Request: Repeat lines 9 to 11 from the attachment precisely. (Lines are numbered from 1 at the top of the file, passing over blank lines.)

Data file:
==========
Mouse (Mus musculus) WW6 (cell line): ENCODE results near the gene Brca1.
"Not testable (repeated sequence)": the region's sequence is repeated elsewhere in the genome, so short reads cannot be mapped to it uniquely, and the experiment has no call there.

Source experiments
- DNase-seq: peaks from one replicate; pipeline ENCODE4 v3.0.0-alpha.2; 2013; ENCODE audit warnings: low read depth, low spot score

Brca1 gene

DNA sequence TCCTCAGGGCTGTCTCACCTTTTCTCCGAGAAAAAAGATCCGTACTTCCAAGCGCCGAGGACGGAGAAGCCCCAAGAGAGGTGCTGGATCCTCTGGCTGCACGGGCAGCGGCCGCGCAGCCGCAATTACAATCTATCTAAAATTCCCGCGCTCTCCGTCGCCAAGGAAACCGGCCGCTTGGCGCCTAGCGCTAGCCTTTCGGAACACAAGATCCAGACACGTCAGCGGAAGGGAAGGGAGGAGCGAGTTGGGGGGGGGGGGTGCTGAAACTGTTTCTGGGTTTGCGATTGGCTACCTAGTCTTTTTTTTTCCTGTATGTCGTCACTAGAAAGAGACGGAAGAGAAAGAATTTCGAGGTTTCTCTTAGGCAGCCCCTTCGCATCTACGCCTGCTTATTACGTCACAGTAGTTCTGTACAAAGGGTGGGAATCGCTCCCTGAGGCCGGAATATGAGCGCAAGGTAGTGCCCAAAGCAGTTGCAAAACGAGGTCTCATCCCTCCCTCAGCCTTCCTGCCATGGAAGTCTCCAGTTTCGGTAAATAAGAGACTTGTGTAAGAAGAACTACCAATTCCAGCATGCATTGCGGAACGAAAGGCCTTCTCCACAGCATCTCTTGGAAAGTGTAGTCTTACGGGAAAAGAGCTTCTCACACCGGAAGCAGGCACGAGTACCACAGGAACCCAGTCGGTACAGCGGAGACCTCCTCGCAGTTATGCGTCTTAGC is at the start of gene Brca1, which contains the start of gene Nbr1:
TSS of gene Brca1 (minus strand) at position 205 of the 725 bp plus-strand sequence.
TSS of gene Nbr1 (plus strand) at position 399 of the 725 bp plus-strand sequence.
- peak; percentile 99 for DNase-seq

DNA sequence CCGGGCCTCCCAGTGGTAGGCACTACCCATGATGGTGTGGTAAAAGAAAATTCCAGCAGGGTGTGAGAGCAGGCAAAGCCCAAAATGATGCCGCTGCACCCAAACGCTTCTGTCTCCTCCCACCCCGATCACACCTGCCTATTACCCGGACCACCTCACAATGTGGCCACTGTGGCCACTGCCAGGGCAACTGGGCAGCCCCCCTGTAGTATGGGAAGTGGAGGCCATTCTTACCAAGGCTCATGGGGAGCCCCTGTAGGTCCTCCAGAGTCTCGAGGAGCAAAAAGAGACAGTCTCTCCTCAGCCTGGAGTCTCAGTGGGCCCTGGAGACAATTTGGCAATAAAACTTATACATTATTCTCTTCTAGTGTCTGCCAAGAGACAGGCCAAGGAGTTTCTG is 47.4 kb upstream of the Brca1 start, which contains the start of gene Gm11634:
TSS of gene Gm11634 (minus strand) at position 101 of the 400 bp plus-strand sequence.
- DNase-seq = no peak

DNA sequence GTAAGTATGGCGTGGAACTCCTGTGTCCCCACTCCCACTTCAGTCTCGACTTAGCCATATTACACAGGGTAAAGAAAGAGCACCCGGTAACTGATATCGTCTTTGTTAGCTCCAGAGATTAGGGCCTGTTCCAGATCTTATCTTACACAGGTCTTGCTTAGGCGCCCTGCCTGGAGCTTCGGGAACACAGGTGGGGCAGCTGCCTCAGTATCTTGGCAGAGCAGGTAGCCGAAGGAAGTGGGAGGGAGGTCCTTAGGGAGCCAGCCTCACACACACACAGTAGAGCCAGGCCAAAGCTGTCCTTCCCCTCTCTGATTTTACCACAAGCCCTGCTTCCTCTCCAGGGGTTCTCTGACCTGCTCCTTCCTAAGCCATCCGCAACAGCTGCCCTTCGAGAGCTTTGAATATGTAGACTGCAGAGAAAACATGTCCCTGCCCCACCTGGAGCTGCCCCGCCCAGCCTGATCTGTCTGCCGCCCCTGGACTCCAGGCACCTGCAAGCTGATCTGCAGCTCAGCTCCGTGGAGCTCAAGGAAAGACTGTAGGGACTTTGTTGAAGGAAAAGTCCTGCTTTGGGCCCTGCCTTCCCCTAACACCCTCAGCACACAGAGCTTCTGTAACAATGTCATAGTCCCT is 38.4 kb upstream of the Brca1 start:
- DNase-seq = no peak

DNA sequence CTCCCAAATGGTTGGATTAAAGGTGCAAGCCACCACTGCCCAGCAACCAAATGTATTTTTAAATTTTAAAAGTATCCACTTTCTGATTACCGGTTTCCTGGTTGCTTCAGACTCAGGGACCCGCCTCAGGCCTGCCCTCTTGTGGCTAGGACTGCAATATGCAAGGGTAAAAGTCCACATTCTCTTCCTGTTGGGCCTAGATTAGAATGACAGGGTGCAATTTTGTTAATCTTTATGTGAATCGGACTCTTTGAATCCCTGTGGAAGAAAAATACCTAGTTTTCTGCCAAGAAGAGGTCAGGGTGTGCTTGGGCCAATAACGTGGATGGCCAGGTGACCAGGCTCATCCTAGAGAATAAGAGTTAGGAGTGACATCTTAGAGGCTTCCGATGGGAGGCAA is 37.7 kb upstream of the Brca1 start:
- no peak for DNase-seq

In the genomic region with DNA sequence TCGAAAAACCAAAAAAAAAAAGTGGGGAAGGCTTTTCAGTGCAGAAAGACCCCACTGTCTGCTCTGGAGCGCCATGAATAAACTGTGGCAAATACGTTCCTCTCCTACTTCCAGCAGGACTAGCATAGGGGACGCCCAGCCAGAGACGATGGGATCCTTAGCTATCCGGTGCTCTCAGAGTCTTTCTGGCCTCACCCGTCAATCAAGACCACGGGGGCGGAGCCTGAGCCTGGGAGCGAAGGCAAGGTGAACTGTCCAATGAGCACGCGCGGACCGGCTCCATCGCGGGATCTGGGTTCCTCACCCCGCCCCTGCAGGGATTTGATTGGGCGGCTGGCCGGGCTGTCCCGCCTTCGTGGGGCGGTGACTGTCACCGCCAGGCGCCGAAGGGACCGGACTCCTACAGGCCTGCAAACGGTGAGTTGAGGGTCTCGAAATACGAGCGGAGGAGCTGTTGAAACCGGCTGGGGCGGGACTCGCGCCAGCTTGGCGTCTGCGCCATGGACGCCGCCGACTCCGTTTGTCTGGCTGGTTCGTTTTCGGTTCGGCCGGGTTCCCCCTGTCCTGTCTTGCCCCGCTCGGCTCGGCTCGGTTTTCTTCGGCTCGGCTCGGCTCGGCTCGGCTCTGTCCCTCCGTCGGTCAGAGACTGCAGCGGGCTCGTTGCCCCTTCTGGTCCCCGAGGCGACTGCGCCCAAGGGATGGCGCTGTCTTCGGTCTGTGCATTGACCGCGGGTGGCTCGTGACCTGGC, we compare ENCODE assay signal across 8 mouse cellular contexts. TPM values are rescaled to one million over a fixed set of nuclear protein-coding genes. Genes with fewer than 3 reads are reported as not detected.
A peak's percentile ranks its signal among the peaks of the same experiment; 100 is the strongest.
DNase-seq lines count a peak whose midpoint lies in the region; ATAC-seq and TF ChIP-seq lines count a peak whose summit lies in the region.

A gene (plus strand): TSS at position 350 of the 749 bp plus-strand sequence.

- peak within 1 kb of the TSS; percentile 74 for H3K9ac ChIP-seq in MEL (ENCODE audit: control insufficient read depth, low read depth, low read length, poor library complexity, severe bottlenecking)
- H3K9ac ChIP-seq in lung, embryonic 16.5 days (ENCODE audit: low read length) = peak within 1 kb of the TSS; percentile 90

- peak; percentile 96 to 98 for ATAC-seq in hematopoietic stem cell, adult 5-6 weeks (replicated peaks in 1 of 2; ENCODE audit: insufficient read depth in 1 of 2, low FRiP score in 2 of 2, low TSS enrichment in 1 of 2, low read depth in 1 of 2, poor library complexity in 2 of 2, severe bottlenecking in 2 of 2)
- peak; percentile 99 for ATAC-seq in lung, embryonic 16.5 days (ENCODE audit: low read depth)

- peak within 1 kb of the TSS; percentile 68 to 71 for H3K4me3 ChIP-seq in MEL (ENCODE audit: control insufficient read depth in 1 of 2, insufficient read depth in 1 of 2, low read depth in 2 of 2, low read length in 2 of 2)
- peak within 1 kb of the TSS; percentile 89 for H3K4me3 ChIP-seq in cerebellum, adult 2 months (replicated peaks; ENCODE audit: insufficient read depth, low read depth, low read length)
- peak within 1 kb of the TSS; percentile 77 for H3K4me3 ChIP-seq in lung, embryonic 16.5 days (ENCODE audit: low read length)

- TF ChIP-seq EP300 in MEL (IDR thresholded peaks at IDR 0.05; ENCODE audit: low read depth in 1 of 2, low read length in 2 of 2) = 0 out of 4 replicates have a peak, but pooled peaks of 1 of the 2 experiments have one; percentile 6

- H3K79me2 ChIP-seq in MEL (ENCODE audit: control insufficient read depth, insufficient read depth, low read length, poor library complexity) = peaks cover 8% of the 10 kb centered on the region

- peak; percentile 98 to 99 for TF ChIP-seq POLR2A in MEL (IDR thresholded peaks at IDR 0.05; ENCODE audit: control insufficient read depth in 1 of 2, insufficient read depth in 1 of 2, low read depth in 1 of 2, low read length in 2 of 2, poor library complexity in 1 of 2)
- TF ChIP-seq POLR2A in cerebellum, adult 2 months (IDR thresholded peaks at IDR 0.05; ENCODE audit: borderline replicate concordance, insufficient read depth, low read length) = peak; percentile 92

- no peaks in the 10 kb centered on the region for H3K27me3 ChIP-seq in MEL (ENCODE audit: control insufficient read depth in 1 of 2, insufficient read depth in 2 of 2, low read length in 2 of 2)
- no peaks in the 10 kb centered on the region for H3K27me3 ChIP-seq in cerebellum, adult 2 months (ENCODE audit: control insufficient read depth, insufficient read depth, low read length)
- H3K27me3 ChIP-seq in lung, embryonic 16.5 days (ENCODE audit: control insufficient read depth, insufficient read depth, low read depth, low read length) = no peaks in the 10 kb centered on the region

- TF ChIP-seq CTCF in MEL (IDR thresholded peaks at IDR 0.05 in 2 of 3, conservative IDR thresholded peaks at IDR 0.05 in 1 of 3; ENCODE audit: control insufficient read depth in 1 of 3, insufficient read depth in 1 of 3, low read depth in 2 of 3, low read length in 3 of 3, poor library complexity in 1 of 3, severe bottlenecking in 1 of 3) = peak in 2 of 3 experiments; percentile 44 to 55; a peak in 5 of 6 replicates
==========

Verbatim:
- peak; percentile 99 for DNase-seq

DNA sequence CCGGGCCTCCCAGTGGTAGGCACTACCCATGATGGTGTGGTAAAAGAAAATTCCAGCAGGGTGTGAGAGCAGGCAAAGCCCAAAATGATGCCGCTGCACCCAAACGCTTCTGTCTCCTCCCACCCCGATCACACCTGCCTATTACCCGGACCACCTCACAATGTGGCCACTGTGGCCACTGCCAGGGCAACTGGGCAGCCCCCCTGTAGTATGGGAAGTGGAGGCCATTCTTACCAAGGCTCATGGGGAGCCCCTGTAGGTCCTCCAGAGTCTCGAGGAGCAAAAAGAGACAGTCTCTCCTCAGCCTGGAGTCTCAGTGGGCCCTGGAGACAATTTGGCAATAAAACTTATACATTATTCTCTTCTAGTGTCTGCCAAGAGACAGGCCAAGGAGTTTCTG is 47.4 kb upstream of the Brca1 start, which contains the start of gene Gm11634:
TSS of gene Gm11634 (minus strand) at position 101 of the 400 bp plus-strand sequence.